Have a Great Week

ZoHa Islands Staff

Have you ever wanted to pummel a Linden with a Snowball? Here’s your chance!

Holidays have traditions – the gathering of families, the giving of gifts, the food and merriment, and – in our case – the Linden/Resident Snowball Showdown! This is your chance to arm yourself with some sweet snow-slinging artillery, take to the sparkling ice, and attack your friends, fellow Residents, and some Lindens with snowballs galore! But, you had better be prepared to get pummeled in return, because much of the joy of the holidays is giving – even if that means giving someone a snowball sandwich when they are least expecting it. Join us at the Snowball Fight Arena on Friday – December 15th from 11 am to 1 pm (SLT) and prepare to get pummeled!

Take a break from checking off your list, and have some fun at Winter Wonderland !

Settle in with a warm beverage and your favorite blanket, because we have a trove of twinkling winter treats to share.


Holiday delights are some of the best, and your journey begins in the Village of Lights – a quaint little town with spectacular lights, that buzzes with the charm and warmth of the season! Click the red gift packages that you encounter here for some freebies and gifts to enjoy. Once an hour, the Village of Lights pulls out all the stops for a spectacular fireworks show you don’t want to miss and most certainly will want to share with a special someone.

While the scheduled Linden and Resident Snowball Showdown isn’t happening until December 15th – the arena is fully loaded with snow, snowball arsenal and some ‘capture the flag’ type castles for you to get lots of practice and training in! Many an epic snowball showdown (and one pumpkin smash fight!) have graced these fair lands – and this year will prove to be among the most epic! Grab a few friends and family members, and make some memories!

Attention thrill-seekers:this may be just the spot for you! Grab a snowboard and/or snowmobile from the nearby vendors and hit the icy slopes at high speeds! Swish and whoosh as you through the glinting snow tracks. Be sure to hold on tight as you race other Residents to the finish line.

Glide with the grace of a swan across the frozen lake at the Ice Skate Arena – we’ll even provide the skates –  free from nearby vendors. This romantic spot is the perfect place to take your sweetheart for a spin before some hot cocoa and a snuggle at the ferris wheel.

The Linden Department of Public Works did an incredible job on creating breath-taking views all over Winter Wonderland, and you will be hard-pressed to find one better than the romantic view gleaned from atop the Ferris Wheel.  Have your snapshot finger ready, and your special someone at your side because between the lights, sights, and delights of the fireworks show, you are sure to witness some magical moments you’ll want to preserve.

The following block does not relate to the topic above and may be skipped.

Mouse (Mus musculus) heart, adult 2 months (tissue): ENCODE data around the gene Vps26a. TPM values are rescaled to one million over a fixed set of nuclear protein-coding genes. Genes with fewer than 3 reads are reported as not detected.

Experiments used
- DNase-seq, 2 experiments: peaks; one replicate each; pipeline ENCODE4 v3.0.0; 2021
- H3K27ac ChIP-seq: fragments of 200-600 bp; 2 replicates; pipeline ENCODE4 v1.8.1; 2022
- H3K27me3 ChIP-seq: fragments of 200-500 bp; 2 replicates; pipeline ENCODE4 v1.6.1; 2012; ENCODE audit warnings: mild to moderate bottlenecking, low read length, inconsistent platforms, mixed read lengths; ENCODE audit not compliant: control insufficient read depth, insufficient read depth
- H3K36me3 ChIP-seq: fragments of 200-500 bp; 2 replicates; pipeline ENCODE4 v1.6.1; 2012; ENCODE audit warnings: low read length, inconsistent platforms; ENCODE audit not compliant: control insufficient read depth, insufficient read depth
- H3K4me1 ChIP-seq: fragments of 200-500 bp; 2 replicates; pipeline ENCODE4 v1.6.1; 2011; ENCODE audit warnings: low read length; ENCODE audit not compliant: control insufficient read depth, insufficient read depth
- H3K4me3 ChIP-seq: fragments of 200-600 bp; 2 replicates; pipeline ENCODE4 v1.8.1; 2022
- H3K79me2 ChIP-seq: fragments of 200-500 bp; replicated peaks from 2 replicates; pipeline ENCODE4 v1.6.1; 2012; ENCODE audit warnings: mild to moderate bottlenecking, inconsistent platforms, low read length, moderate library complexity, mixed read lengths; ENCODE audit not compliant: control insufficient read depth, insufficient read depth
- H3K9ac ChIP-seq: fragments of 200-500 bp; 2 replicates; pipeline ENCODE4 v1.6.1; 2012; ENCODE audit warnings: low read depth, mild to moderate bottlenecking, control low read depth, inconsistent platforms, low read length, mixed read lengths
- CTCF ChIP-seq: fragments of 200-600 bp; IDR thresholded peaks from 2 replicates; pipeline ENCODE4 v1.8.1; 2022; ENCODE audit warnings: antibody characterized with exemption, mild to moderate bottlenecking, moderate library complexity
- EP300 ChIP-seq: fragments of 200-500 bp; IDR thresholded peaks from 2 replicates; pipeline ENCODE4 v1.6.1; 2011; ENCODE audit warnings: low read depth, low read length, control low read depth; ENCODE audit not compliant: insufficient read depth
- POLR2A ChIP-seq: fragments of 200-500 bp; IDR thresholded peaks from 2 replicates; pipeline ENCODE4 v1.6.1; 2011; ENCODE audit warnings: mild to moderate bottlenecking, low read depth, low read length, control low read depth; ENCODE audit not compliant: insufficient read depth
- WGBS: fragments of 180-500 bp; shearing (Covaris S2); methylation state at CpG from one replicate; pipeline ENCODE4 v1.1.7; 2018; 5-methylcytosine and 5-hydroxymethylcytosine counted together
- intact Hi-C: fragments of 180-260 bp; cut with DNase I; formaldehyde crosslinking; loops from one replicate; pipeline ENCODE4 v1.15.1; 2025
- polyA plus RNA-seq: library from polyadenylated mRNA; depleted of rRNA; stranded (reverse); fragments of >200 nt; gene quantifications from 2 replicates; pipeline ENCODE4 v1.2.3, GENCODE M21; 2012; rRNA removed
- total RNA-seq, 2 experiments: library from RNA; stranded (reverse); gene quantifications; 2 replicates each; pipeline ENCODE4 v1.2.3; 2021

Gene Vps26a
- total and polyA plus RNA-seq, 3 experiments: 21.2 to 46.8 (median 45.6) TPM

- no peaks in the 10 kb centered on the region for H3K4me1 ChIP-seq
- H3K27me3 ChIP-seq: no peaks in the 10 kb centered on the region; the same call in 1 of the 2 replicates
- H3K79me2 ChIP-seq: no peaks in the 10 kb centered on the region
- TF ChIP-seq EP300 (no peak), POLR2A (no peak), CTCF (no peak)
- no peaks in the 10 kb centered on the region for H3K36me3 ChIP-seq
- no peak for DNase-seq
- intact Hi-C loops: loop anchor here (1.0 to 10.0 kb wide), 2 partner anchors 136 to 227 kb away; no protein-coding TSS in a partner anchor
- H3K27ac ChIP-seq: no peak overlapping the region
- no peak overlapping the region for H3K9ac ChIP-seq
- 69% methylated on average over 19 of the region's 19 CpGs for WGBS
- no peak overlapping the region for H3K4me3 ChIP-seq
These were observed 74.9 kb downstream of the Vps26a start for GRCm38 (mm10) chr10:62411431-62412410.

Stay tuned for more wintery fun to come – and watch this blog for info about our upcoming inworld holiday shopping event, and much more.

See you in the snow! (I promise that’s not a snowball bazooka I am hiding behind my back).

Have You Been Phished?


Phishing, the art of getting users to click on malicious links in bogus emails, is the favorite tool of scammers, by far. The reason is, phishing works. Scammers are getting better are slipping their phishes through spam filters and past anti-malware software. Ironically, the successful campaign to raise users’ awareness of online security hazards is making phishing more successful. Read on to learn about the latest phishing developments…

The Latest Phishing Baits

The irony is that increased awareness of phishing techniques has driven scammers to adopt techniques that are more sophisticated, and often more successful. Since January, 2017, a phish email targeting Netflix subscribers has been highly successful. The email tells dismayed users that their Netflix account has been suspended. It says the account can be restored by updating payment information, and provides a link to a page where the user can log in and update said info.

Of course, that link actually takes the user to a fake Netflix login page, and from there into a series of forms that demand ever more sensitive personal information. If you take the bait, your account password (and any other information you provide) is sent directly to Hacker HQ.

Several things stand out about the Netflix phish. First, its creators have gone to great trouble to replicate familiar Netflix pages almost exactly; there’s even a background image on the login screen that promotes recent Netflix’s original content. Second, the phishing site to which users get connected encrypts the HTML of fake pages it sends to victims, making it impossible for anti-malware apps to scan it for suspicious code.